Top tips: disciplinary proceedings relating to safeguarding

31 January 2018

We advise a range of educational bodies on managing disciplinary proceedings with a safeguarding element. These range from allegations that a teacher has caused emotional harm to a child, through to allegations of improper relationships with students, grooming and even sexual abuse. These are complex situations because of the multi-agency approach which is needed. It is imperative that you comply with any applicable safeguarding requirements. All schools and colleges must follow the statutory guidance 'Keeping children safe in education'. Each local authority will also have a safeguarding procedure manual which must be followed. The Local Authority Designated Officer (LADO) must be informed as soon as possible of any concerns or allegations about one of your members of staff which suggest they may pose a risk to children.

At the same time as consulting with the LADO and other relevant agencies, you need to ensure that you carry out a process which complies with your disciplinary procedure and the ACAS Code of Practice on Disciplinary and Grievance Procedures. Fairness to the member of staff is important. However, this does not override your obligation to promote the welfare of your students and to act in the best interests of the organisation.

If there is a parallel Police investigation this will need to be taken into account. However, it is a common misconception that an internal disciplinary process cannot proceed when there is an ongoing Police investigation and/or pending criminal proceedings. In most cases, it is possible, and preferable, to make a decision under your disciplinary process without waiting months on end. The ACAS Code requires employers to keep any period of suspension as brief as possible and under review. The disciplinary hearing should also be conducted without unreasonable delay. A lengthy suspension on full pay is costly for your organisation and unlikely to reduce the risk of employment tribunal proceedings. The longer an employee is out of the organisation, the harder it will be for them to return to work. A long drawn out process may also cause reputational damage if parents feel you are not taking decisive action. This can be just as harmful as acting too hastily without carefully considering the evidence.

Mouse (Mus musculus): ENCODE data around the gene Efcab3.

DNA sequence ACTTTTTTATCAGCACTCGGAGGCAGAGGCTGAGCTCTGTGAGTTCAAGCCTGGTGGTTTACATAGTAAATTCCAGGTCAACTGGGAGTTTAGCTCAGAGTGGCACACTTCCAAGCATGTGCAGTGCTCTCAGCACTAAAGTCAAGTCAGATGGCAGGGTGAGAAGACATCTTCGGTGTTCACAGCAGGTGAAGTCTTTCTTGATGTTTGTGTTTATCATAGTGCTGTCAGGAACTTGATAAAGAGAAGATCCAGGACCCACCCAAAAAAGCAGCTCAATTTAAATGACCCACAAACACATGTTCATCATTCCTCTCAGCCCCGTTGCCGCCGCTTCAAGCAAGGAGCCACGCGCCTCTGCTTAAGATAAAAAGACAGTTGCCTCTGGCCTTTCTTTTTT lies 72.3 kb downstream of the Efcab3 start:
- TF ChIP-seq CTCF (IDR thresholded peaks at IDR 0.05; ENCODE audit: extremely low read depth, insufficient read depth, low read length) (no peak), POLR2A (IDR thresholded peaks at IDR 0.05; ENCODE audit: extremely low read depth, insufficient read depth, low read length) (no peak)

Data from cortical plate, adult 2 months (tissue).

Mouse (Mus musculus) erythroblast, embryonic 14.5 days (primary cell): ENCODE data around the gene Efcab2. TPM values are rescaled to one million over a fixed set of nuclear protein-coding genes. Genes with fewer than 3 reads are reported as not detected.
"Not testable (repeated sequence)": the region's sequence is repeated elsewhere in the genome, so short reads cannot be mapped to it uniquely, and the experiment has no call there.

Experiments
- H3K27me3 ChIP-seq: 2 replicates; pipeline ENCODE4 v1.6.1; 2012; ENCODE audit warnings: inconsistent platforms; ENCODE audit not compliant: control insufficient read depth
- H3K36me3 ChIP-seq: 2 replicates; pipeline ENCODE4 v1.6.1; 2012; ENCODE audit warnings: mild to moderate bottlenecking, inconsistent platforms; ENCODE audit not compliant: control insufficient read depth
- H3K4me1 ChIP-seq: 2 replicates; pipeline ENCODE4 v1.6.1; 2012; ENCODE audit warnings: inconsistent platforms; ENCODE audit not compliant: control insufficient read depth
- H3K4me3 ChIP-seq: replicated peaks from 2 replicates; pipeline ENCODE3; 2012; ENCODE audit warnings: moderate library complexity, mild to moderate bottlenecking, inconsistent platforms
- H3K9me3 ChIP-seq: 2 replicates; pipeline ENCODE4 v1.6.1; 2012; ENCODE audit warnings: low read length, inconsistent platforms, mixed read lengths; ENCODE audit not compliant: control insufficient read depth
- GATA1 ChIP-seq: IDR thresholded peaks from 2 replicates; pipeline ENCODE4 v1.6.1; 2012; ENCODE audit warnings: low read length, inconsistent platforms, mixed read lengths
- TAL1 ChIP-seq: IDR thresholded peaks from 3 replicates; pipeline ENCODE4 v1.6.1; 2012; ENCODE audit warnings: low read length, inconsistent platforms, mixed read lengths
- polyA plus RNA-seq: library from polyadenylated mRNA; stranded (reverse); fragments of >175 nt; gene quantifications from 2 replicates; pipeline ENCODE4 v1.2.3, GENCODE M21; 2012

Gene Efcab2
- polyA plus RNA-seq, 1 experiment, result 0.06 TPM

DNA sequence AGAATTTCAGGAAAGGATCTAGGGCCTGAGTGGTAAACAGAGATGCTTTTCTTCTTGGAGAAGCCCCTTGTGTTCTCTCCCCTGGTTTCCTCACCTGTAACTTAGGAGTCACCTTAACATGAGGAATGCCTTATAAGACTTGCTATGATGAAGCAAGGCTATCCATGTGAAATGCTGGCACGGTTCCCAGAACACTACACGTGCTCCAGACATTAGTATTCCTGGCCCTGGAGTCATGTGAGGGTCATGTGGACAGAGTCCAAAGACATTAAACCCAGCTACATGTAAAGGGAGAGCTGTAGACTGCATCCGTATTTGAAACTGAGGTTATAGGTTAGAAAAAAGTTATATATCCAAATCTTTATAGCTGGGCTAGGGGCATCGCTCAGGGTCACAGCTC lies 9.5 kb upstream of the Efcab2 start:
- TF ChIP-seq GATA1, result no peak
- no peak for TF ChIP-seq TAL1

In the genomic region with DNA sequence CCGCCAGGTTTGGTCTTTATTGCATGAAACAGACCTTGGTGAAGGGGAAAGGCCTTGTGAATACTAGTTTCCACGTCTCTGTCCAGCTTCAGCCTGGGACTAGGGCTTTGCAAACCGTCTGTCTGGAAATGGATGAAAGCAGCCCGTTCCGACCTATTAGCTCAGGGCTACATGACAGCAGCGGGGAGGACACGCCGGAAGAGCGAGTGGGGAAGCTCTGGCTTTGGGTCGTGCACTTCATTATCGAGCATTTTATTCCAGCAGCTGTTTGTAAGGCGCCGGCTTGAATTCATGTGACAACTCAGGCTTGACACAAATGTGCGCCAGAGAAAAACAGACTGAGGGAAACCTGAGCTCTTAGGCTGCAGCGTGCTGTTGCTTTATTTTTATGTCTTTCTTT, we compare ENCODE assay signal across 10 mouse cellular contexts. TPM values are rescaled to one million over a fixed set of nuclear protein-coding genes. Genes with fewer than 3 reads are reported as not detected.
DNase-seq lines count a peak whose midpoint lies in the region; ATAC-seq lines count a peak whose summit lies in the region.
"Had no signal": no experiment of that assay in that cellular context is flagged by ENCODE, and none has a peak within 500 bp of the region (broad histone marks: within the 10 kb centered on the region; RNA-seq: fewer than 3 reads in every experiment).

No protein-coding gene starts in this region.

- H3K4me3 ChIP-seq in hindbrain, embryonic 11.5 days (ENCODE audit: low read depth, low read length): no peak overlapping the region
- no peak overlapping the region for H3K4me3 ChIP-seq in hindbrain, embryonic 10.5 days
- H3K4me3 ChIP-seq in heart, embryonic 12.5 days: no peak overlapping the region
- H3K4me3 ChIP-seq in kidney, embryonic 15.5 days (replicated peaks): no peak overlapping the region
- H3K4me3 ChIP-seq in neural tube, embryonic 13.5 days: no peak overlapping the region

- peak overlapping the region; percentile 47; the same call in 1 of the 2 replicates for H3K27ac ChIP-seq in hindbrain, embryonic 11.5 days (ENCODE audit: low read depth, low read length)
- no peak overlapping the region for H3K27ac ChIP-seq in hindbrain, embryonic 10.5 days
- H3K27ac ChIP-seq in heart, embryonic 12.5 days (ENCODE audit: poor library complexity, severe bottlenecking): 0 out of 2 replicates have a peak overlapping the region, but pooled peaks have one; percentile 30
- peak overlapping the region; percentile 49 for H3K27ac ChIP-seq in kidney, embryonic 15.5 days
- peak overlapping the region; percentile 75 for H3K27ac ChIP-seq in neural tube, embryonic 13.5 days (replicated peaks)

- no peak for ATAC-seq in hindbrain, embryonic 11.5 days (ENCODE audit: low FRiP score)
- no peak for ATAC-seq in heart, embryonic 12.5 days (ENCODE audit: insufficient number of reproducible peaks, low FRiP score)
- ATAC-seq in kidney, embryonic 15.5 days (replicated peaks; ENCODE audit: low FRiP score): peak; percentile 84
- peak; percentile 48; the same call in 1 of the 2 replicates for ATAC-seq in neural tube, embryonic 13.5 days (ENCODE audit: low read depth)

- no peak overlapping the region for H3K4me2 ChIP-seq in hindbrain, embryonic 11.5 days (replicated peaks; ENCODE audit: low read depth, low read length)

You must be cautious about the risk of prejudicing any criminal case. You should consult with the LADO and comply with any instructions from the investigating police officers; such as to avoid interviewing the alleged victim(s). However, in many cases whether an employee is charged with, or convicted of, a criminal offence will not ultimately determine whether disciplinary action is appropriate. Instead the focus should be on what you reasonably believe how this impacts on their suitability to do the job, their relationship with the employer, colleagues and students. You should be carefully considering whether; they have breached your code of conduct or any other policies, they have been dishonest at any stage of the process, the LADO’s advice as to whether they pose a risk to children and, the reputational consequences of continuing to employ them. You can summarily dismiss for gross misconduct but if you are relying on some other substantial reason, such as reputational risk, they will be entitled to notice or pay in lieu.

Download the full report for our key considerations.

Louise Rea
Senior Associate, Bates Wells Braithwaite

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